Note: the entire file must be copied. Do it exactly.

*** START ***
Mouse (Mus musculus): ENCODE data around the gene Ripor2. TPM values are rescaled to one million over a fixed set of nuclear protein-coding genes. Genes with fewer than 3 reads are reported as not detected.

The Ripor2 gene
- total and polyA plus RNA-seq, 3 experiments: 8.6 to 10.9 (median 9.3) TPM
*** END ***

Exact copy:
Mouse (Mus musculus): ENCODE data around the gene Ripor2. TPM values are rescaled to one million over a fixed set of nuclear protein-coding genes. Genes with fewer than 3 reads are reported as not detected.

The Ripor2 gene
- total and polyA plus RNA-seq, 3 experiments: 8.6 to 10.9 (median 9.3) TPM